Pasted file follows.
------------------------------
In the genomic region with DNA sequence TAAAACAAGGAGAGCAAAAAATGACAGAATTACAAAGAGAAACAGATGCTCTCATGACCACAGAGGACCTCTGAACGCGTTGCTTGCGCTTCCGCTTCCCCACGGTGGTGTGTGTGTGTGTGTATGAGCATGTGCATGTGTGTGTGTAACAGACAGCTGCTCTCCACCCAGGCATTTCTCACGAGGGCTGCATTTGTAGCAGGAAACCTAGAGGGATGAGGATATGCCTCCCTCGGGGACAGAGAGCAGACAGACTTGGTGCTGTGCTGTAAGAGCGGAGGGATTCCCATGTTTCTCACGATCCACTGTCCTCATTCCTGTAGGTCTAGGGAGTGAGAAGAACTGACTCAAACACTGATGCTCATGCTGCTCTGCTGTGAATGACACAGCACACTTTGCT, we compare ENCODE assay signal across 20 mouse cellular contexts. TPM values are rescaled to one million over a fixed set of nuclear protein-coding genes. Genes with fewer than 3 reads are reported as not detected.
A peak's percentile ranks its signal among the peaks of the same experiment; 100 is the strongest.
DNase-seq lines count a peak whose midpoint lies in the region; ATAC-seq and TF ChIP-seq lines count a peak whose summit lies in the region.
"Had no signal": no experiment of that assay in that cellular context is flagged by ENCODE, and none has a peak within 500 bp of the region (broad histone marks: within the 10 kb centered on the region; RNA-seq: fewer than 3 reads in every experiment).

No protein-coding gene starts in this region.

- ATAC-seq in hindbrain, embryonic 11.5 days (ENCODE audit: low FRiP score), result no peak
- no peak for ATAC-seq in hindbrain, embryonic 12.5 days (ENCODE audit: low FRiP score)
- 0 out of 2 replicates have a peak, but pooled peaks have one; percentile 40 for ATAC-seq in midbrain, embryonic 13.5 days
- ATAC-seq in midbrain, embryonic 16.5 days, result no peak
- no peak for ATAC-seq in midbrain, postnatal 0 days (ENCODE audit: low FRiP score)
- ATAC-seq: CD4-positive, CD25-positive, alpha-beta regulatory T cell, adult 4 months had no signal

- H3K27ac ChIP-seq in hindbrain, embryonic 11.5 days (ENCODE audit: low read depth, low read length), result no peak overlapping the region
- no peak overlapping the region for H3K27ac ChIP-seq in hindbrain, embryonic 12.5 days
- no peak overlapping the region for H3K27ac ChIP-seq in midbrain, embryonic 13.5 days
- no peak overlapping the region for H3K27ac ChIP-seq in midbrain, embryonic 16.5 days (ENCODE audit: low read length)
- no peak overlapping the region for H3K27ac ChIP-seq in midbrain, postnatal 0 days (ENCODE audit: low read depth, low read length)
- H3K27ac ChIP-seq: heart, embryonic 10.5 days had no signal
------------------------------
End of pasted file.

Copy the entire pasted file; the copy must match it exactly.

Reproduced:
In the genomic region with DNA sequence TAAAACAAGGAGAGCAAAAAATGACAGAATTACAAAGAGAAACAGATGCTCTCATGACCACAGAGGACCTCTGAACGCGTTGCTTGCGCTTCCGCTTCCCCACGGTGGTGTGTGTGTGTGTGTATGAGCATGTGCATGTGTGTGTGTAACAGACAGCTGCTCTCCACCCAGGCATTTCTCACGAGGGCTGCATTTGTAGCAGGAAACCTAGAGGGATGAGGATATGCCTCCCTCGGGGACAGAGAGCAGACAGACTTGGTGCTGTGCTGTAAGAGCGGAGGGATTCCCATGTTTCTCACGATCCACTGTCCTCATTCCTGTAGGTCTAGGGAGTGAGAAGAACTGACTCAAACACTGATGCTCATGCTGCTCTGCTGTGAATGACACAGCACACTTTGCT, we compare ENCODE assay signal across 20 mouse cellular contexts. TPM values are rescaled to one million over a fixed set of nuclear protein-coding genes. Genes with fewer than 3 reads are reported as not detected.
A peak's percentile ranks its signal among the peaks of the same experiment; 100 is the strongest.
DNase-seq lines count a peak whose midpoint lies in the region; ATAC-seq and TF ChIP-seq lines count a peak whose summit lies in the region.
"Had no signal": no experiment of that assay in that cellular context is flagged by ENCODE, and none has a peak within 500 bp of the region (broad histone marks: within the 10 kb centered on the region; RNA-seq: fewer than 3 reads in every experiment).

No protein-coding gene starts in this region.

- ATAC-seq in hindbrain, embryonic 11.5 days (ENCODE audit: low FRiP score), result no peak
- no peak for ATAC-seq in hindbrain, embryonic 12.5 days (ENCODE audit: low FRiP score)
- 0 out of 2 replicates have a peak, but pooled peaks have one; percentile 40 for ATAC-seq in midbrain, embryonic 13.5 days
- ATAC-seq in midbrain, embryonic 16.5 days, result no peak
- no peak for ATAC-seq in midbrain, postnatal 0 days (ENCODE audit: low FRiP score)
- ATAC-seq: CD4-positive, CD25-positive, alpha-beta regulatory T cell, adult 4 months had no signal

- H3K27ac ChIP-seq in hindbrain, embryonic 11.5 days (ENCODE audit: low read depth, low read length), result no peak overlapping the region
- no peak overlapping the region for H3K27ac ChIP-seq in hindbrain, embryonic 12.5 days
- no peak overlapping the region for H3K27ac ChIP-seq in midbrain, embryonic 13.5 days
- no peak overlapping the region for H3K27ac ChIP-seq in midbrain, embryonic 16.5 days (ENCODE audit: low read length)
- no peak overlapping the region for H3K27ac ChIP-seq in midbrain, postnatal 0 days (ENCODE audit: low read depth, low read length)
- H3K27ac ChIP-seq: heart, embryonic 10.5 days had no signal